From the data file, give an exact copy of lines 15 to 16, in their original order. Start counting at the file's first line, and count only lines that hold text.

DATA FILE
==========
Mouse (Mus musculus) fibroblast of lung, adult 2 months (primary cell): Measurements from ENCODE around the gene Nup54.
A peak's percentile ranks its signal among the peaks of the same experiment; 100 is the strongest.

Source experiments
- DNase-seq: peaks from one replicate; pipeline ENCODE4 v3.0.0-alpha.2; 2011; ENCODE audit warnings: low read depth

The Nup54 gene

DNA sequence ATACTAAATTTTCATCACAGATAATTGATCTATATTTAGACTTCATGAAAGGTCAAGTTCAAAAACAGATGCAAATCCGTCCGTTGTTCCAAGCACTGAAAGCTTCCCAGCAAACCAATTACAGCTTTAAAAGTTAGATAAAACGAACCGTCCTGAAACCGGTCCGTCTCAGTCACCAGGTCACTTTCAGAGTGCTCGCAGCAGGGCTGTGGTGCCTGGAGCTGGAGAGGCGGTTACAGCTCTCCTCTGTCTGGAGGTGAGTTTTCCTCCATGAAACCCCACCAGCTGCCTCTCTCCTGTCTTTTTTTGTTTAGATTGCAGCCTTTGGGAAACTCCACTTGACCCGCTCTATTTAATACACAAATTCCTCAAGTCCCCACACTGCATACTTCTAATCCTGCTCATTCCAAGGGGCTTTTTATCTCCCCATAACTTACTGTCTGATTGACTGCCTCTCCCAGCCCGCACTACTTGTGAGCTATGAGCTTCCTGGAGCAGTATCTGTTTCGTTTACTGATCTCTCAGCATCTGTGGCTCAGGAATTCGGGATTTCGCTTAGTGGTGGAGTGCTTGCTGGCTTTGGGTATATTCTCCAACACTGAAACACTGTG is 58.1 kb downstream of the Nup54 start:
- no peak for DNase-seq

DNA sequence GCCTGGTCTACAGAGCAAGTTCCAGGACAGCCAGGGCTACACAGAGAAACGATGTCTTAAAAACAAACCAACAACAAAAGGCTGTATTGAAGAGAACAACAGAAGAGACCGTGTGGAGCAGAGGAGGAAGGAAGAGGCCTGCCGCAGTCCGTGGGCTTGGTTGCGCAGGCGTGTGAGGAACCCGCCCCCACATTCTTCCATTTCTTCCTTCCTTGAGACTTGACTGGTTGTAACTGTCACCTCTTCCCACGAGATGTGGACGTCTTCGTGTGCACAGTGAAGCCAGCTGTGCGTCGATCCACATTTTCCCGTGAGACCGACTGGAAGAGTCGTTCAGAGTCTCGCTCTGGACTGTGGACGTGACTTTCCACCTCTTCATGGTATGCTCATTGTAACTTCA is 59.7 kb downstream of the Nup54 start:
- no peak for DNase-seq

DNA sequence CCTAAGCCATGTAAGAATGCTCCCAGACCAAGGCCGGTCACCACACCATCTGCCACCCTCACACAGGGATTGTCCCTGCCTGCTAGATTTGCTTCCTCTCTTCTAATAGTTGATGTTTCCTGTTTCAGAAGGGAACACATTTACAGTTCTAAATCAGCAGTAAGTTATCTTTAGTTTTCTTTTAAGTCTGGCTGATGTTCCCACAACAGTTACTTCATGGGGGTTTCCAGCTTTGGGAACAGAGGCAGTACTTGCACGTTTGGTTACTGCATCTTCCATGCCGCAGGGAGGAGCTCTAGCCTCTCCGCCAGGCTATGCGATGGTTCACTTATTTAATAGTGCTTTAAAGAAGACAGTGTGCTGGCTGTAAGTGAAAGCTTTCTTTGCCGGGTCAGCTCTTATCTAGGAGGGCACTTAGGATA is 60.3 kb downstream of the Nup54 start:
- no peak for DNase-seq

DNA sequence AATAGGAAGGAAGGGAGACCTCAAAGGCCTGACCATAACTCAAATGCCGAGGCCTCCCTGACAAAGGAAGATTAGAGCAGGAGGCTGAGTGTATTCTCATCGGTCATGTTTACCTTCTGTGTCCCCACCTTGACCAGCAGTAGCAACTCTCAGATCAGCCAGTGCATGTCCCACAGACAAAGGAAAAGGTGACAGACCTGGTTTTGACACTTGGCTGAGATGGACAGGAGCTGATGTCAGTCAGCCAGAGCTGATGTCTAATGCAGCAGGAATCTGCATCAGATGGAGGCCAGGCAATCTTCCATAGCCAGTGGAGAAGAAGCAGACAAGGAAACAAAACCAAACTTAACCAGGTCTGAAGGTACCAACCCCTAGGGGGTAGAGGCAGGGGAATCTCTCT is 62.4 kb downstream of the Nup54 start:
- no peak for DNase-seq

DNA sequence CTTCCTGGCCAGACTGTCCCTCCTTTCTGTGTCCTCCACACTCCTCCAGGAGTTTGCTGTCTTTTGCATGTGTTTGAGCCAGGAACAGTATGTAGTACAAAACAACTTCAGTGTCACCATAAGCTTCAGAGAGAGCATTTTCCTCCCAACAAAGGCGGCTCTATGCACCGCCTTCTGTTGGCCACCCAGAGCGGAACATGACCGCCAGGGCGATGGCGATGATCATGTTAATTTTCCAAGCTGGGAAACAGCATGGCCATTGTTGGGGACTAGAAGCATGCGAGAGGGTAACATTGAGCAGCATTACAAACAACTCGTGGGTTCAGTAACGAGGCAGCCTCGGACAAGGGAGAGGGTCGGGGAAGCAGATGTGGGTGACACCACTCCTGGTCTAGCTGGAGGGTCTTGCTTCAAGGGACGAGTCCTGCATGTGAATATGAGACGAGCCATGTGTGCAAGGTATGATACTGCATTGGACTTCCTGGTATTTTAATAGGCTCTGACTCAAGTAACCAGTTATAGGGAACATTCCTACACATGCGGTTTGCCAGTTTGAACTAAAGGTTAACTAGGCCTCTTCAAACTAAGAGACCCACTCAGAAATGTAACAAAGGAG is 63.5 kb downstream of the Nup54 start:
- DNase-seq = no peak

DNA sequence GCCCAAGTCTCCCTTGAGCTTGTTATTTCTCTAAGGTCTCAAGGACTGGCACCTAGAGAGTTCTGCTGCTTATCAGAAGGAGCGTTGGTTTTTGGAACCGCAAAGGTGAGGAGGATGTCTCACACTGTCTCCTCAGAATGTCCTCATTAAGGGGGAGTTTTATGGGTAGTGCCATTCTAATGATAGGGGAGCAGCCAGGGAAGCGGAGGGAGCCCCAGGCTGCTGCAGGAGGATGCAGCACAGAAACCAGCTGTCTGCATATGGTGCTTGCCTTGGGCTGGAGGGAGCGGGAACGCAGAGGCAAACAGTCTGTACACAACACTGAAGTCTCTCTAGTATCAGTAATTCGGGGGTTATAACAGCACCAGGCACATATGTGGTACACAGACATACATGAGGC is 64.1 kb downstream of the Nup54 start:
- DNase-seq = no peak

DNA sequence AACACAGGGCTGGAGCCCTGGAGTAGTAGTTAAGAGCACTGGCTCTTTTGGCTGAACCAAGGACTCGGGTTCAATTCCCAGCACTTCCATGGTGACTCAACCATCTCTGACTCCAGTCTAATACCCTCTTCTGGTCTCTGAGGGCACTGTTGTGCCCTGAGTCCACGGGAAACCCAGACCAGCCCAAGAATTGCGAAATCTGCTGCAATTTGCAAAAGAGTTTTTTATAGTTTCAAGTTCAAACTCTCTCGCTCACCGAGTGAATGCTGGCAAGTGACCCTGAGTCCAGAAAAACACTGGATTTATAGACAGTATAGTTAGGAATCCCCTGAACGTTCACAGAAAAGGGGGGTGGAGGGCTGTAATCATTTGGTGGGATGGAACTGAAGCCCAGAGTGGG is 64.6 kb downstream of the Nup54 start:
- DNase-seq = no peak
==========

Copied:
- DNase-seq = no peak

DNA sequence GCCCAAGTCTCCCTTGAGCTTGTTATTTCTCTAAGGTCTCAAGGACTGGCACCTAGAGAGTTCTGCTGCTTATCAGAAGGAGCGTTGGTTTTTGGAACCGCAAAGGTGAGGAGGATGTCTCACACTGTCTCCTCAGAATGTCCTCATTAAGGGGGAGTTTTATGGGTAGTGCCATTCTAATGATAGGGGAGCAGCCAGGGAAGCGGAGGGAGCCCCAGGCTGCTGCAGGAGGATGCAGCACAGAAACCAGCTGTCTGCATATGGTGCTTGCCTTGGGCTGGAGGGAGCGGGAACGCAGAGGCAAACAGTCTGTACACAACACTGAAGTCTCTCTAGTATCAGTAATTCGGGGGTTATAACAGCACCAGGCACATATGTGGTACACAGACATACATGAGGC is 64.1 kb downstream of the Nup54 start: